Crude inventories overall fell by 2.224M barrels last week, registering a third straight week of draws that kept up with the prior week’s drop of 2.17M. Analysts tracked by , on the other hand, did not really expect a change in overall crude inventories last week, forecasting a negligible build of 0.05M.

Despite the draw reported for the headline crude number by the EIA, crude volumes at Cushing rose last week for the first time in eight weeks, showing a modest gain of 0.132M versus the previous week’s slide of 0.943M.

The build at Cushing is significant for several reasons. For weeks now, traders had been fearful that Cushing inventories would fall to critically low levels that would complicate operations at the storage hub. The hub had seen enormous outflows of crude this year versus inflows, partly because of the pickup in export demand for a heavier type of US crude called West Texas Intermediate Midland, which people in the trade say is somewhat comparable to the viscosity of Saudi and Russian oils.

Shipments of US crude reached record highs of more than 5 million barrels per day in recent weeks, boosted by demand for the so-called WTI Midland which made inroads into markets underserved by production cuts in Saudi and Russian crude. Last week, for instance, US crude exports were at 4.96M barrels, up from the prior week’s 4.012M.

The build in Cushing despite such high demand for US crude proved there were finally more inflows at the hub than outflows despite the number of actively-deployed domestic oil drilling rigs falling almost non-stop since the start of this year. Despite the drop in oil rigs, the EIA continued to project a daily production of 12.9M barrels for US crude last week.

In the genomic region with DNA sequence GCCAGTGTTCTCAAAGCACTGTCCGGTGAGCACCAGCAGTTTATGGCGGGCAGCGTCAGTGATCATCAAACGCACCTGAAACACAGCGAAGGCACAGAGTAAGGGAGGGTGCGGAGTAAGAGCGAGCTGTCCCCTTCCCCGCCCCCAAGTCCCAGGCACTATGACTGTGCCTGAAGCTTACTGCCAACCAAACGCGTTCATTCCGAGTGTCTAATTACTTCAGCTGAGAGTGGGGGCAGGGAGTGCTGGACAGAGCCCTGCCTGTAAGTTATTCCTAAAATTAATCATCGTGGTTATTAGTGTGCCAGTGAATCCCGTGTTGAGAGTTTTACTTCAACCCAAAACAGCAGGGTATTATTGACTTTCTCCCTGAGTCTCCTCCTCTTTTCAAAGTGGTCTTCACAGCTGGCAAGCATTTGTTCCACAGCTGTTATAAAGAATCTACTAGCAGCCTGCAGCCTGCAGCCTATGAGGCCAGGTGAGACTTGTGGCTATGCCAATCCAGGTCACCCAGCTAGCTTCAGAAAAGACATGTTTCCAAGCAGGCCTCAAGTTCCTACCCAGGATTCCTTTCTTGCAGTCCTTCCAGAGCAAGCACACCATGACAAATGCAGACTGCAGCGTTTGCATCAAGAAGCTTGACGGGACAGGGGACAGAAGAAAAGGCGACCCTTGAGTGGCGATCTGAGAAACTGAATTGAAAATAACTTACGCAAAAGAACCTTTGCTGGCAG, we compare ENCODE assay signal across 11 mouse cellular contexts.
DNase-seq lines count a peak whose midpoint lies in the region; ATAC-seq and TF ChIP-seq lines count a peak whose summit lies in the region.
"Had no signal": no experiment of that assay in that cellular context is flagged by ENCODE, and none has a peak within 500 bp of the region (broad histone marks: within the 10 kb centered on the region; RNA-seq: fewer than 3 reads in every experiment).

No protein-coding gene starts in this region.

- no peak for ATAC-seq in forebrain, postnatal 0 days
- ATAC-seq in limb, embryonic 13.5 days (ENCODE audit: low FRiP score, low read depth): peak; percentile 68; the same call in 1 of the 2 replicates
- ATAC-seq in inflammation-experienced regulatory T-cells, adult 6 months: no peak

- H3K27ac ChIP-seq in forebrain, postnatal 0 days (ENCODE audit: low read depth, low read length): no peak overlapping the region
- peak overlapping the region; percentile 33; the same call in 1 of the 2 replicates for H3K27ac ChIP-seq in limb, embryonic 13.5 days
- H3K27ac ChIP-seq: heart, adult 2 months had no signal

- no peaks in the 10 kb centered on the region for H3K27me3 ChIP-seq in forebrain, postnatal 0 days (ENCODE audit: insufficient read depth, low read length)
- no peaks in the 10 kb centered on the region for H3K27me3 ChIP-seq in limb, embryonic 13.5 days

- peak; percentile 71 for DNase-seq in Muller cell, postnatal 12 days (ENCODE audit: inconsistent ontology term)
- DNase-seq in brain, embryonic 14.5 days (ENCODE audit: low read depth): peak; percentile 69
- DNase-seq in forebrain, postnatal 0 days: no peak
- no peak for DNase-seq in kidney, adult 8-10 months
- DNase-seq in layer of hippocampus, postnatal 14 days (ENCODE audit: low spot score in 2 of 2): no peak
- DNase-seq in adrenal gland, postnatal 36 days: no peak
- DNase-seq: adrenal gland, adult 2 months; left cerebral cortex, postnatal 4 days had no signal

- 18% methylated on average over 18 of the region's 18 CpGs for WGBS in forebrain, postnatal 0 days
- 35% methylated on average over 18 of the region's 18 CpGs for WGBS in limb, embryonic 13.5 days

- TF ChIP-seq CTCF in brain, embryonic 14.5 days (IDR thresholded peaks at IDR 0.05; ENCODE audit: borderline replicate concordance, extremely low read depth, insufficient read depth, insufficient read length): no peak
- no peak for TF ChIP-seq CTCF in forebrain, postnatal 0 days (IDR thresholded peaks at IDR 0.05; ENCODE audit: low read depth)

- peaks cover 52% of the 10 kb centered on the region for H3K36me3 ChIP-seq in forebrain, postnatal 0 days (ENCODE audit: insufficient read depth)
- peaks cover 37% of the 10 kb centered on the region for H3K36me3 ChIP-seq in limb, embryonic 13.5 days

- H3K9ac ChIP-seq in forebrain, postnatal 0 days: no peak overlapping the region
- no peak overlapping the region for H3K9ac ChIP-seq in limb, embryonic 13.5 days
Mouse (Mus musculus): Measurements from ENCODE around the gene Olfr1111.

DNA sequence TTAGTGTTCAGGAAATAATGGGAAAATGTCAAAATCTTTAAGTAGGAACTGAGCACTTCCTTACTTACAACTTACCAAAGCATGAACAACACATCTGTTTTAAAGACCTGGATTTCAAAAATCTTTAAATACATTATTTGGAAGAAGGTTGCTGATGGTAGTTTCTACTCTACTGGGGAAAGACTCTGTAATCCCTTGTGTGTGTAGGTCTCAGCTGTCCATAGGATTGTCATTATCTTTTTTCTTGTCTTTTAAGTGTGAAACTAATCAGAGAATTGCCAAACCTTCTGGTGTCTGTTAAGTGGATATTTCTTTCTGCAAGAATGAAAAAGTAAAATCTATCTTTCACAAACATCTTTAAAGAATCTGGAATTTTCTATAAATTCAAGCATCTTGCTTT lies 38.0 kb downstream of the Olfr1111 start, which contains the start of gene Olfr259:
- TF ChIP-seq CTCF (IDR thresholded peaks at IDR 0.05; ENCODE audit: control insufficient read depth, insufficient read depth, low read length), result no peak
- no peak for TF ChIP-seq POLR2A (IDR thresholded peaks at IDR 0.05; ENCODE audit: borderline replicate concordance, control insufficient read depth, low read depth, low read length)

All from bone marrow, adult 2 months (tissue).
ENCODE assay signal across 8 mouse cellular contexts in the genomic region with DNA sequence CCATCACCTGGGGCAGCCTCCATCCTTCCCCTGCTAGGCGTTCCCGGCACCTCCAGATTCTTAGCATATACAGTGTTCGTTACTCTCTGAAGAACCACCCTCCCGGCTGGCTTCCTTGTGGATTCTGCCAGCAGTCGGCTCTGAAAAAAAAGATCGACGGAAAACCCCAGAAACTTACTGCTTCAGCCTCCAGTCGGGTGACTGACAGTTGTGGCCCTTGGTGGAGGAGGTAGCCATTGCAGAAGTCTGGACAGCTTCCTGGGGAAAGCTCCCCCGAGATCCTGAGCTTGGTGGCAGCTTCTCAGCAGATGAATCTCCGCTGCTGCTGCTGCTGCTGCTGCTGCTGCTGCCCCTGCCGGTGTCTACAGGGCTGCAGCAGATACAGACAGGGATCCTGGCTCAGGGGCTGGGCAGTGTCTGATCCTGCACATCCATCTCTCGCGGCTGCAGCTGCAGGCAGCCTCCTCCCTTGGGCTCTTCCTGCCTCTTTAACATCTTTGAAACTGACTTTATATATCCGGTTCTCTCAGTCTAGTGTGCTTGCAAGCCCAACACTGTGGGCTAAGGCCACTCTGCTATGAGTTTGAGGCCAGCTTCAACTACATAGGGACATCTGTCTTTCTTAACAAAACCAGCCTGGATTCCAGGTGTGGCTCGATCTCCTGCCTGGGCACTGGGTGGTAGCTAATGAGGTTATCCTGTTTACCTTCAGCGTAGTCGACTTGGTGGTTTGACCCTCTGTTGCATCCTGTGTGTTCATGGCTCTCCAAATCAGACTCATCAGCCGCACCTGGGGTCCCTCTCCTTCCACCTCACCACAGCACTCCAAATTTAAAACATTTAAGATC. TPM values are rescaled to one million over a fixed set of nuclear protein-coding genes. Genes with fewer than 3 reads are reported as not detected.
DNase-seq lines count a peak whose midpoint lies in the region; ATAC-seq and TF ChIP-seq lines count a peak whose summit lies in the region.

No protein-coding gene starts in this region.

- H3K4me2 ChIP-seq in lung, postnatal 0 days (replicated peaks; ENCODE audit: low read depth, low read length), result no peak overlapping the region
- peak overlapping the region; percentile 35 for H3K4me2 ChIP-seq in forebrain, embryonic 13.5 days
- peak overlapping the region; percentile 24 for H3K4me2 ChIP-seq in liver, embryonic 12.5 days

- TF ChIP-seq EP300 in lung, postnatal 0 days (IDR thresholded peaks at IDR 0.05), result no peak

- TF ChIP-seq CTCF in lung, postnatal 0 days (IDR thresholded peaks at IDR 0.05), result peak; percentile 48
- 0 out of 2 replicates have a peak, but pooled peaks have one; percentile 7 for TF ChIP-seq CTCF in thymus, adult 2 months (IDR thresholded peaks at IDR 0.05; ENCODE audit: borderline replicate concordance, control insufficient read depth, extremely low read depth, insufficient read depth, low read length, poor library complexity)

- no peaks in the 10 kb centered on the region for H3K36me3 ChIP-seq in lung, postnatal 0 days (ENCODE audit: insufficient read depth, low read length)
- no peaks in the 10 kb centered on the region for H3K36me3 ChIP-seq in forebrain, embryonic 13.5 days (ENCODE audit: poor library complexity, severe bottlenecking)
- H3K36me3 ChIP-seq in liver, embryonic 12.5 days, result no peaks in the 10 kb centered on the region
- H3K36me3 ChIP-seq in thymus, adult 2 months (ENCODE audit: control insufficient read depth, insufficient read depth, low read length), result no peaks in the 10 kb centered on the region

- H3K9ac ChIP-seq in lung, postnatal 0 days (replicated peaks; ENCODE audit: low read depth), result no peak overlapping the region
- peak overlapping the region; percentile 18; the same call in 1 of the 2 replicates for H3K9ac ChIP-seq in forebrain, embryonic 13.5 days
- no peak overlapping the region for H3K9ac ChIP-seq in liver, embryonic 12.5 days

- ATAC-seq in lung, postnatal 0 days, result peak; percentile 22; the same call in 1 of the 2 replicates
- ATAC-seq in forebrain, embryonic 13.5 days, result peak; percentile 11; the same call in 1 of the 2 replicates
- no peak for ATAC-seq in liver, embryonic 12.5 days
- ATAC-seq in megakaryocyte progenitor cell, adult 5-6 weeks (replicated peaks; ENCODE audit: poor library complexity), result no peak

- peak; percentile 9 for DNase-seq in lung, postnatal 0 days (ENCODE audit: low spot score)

But more than the overall US crude draw and the build at Cushing, the staggering number in the latest weekly EIA inventory report was the build for gasoline stockpiles, which went up by 6.481M barrels last week, adding to the prior week’s growth of 1.027M. It was the single largest weekly build in gasoline since January 2022. Analysts tracked by had anticipated a drop of 0.3M barrels instead last week for gasoline, America’s foremost fuel product..

While gasoline inventories rose, — a feedstock for diesel and heating fuel — fell by 1.269M barrels last week, after a build of 0.398M in the week prior. Analysts tracked by had forecast a 0.068M drop for last week.

The changes in gasoline and distillate inventories came amid healthy refining profit margins, known as “cracks”, seen for both now, particularly in distillates.

Typically at this time of year, demand for fuels is softer in the United States as fewer families do trip roads with children back in school or college. Yet, refiners seem to be cranking out as much gasoline and diesel as they could, incentivized by the cracks. The EIA said last week’s total refined oil product supply to the marketplace — an indicator of demand — fell to 8.014M for gasoline versus the prior week’s 8.619M.

The EIA said refiners actually turned out less gasoline and other fuel products last week compared with the week prior. Still, they seem to be processing more oil than necessary at this time of the year, prompted by the cracks.

“To give an idea of what cracks are worth now, the one for New York ULSD which is representative of diesel, is at around $45 a barrel prompt,” said Kilduff of Again Capital. “Just over a decade ago, we used to have cracks in the single digits and sometimes even in the negative.”